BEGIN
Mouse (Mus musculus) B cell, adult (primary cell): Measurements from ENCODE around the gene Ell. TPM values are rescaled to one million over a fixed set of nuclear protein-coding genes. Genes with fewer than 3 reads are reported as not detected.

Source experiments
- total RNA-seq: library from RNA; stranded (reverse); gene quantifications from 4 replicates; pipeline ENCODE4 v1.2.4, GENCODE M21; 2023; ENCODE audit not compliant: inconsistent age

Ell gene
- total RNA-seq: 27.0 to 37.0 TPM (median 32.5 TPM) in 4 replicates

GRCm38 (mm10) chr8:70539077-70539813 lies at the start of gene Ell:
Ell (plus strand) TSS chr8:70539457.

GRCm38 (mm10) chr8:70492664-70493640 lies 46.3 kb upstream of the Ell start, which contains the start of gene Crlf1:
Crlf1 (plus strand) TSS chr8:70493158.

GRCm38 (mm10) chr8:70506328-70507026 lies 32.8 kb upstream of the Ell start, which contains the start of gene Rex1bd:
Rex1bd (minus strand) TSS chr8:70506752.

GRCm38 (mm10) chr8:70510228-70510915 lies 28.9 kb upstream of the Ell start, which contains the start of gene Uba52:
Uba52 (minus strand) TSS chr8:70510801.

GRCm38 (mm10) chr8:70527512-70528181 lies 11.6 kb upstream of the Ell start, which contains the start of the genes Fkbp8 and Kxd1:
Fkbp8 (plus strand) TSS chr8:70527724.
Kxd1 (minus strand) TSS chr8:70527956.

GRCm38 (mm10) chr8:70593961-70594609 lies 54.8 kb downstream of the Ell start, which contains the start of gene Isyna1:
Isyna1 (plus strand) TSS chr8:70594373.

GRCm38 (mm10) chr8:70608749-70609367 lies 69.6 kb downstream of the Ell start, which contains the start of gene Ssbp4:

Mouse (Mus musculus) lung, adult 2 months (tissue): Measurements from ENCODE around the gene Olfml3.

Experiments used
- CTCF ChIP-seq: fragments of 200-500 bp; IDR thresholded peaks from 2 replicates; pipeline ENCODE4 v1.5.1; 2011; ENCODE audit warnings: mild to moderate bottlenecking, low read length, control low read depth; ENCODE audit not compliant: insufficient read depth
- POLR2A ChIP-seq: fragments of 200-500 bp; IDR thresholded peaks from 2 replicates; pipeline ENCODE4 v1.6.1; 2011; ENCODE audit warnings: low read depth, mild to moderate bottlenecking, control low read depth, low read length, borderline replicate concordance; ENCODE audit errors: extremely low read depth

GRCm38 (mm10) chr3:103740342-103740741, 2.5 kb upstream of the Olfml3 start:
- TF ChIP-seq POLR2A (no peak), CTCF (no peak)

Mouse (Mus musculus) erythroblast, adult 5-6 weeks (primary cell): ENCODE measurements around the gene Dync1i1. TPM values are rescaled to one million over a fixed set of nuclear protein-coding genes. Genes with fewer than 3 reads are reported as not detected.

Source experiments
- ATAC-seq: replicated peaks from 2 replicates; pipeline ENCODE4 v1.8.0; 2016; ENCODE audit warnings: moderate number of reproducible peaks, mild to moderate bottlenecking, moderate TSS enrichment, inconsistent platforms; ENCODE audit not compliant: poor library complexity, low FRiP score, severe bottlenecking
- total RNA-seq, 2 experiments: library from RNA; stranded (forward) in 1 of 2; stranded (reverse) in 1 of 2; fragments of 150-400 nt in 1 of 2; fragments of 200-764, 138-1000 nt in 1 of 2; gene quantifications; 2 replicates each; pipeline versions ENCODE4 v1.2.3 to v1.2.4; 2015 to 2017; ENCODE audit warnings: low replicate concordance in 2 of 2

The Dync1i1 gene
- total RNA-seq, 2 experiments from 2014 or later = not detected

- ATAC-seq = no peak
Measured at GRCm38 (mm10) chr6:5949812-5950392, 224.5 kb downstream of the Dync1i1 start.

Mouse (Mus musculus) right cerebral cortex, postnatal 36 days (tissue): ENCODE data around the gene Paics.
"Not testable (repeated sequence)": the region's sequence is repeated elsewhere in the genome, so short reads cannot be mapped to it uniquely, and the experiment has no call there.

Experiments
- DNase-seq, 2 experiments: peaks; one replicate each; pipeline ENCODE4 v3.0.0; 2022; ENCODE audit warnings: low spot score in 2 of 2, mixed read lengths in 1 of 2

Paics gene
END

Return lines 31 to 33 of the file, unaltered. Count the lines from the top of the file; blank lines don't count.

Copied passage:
- total RNA-seq, 2 experiments from 2014 or later = not detected

- ATAC-seq = no peak
Measured at GRCm38 (mm10) chr6:5949812-5950392, 224.5 kb downstream of the Dync1i1 start.